The first order derivative of absorbance refers to the rate of change in absorbance with respect to wavelength (A/λ). The first derivative was plotted using changes in absorbance values at 1 nm bandwidth.

2.5. Savitzky-Golay First Derivative of Absorbance

Savitzky-Golay coefficients for first derivative of absorbance were used to smooth the plot of the first derivative [23].
Savitzky-Golay first derivative of absorbance, Aj = i = m 1 2 m 1 2 C i A j + i N ( m + 1 2 j n m 1 2 ), where m = number of data points used for smoothing; Ci = filter coefficient; A = observed absorbance value at a specific wavelength; i = the relative position of the convolution coefficient from the smoothed (central) data point; j = the smoothed data point; n = number of data points in absorbance spectra for respective concentrations; N = standardization factor.
Twenty-three data points were used for smoothing such that m = 23; i = −11, −10, ….10, 11; N = 1012 (each m has its respective standardization factor, N, and can be readily obtained from a Savitzky-Golay table of coefficients for first derivate); Ci were fitted according to Savitzky-Golay coefficients for first derivative of absorbance.

2.6. Method Detection Limit

Method Detection Limit (MDL) is the minimum concentration of a compound that can be measured with 99% confidence that the concentration of then compound is greater than zero. The MDLs were calculated using Chemiasoft MDL calculator (www.chemiasoft.com), and a minimum of 7–10 spike replicates were used for the calculation of each MDL.

3. Results

3.1. Absorbance Measurements in Deionized Water

Initial experiments were carried out in contaminant free D.I. water. Absorbance spectra of M. aeruginosa CPCC 299 at three concentration ranges resulted in peaks at approximately 445 nm, 620 nm, and 682 nm, with the most obvious peaks at 682 nm. This peak (682 nm) is indicative of the presence of chlorophyll-a. Chlorophyll-a absorbs light at both 440 and 680 nm and phycocyanin absorbs light at 620 nm [15], which explains all the significant peaks observed for M. aeruginosa CPCC 299. The absorbance spectra for low (129–803,750 cells/mL) and medium (1,286,000–5,144,000 cells/mL) concentrations are illustrated in Figure 1a,b. The absorbance spectra for high concentrations are not shown, as the absorbance spectra at medium concentrations show that the method can easily detect these concentrations.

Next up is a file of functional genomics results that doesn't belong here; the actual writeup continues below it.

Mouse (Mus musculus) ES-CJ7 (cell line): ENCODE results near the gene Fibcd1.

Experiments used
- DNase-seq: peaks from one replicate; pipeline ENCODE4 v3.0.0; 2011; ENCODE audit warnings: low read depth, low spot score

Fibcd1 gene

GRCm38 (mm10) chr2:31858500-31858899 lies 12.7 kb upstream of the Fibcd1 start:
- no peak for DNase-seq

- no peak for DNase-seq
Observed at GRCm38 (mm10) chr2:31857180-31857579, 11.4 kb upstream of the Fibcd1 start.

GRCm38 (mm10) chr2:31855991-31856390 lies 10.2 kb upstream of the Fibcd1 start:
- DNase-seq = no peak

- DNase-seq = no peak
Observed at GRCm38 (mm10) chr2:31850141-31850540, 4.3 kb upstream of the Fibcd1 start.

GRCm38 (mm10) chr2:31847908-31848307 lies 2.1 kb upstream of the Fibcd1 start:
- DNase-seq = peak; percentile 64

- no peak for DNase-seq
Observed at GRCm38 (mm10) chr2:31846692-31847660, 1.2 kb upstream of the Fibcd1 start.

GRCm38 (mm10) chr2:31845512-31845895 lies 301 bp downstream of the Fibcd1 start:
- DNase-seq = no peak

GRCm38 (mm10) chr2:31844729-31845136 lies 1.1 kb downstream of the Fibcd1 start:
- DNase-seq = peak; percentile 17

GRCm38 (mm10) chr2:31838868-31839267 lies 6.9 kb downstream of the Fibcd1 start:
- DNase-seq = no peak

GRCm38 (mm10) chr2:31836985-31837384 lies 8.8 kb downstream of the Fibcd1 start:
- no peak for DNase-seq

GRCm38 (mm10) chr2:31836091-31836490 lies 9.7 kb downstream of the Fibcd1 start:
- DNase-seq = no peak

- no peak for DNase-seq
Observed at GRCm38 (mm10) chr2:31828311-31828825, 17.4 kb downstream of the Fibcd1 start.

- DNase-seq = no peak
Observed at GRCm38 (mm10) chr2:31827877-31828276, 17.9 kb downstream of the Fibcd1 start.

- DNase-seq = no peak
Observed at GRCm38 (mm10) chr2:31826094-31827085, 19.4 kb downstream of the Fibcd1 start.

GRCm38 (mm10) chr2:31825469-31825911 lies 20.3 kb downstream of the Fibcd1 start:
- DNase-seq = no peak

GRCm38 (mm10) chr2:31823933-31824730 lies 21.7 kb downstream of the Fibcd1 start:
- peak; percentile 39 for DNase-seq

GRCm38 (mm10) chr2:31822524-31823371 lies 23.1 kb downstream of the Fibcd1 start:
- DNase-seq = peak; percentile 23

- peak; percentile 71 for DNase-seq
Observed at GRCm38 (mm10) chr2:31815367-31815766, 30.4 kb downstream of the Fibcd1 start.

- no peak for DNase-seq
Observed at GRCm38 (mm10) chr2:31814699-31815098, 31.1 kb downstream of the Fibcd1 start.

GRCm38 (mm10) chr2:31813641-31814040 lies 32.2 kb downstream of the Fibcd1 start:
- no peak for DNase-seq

Comparison of both spectra indicates an increase in absorbance with cyanobacteria concentration. To validate that spectral analysis was coherent with the Beer-Lambert Law, a standard calibration curve at 682 nm was generated. There was a positive linear trend, and strong correlation between cyanobacteria concentration and absorbance (R2 = 0.9981 at low concentrations, R2 = 0.9985 at medium concentrations) (Figure 1c,d). Absorbance measurements increased linearly from –0.0002 au to 0.7438 au for concentrations ranging from 129 cells/mL to 10,288,000 cells/mL. The presence of negative absorbance values is due to the subtraction to account for the growth medium during the spectral scan. There was also a strong correlation between absorbance and concentration at 620 nm (R2 > 0.99), and the slopes at 620 nm and 682 nm were approximately the same. At 620 nm, the slope for low and medium concentrations were 8.128 × 10−8 ± 1.532 × 10−9 au/(cells/mL) and 7.366 × 10−8 ± 1.482 × 10−9 au/(cells/mL), respectively; at 682 nm, the slope for low and medium concentrations were 8.132 × 10−8 ± 1.753 × 10−9 au/(cells/mL) and 7.369 × 10−8 ± 1.675 × 10−9 au/(cells/mL) respectively. However, as illustrated in Figure 1a,b, the peaks at 620 nm are not readily distinguished from background noise (broad and blunt peaks), and at concentrations ≤128,600 cells/mL, the peaks at 682 nm are not readily observed. The method detection limit for the zero-order derivative at 682 nm was calculated to be 338,950 cells/mL in D.I. water based on the concentration increments tested.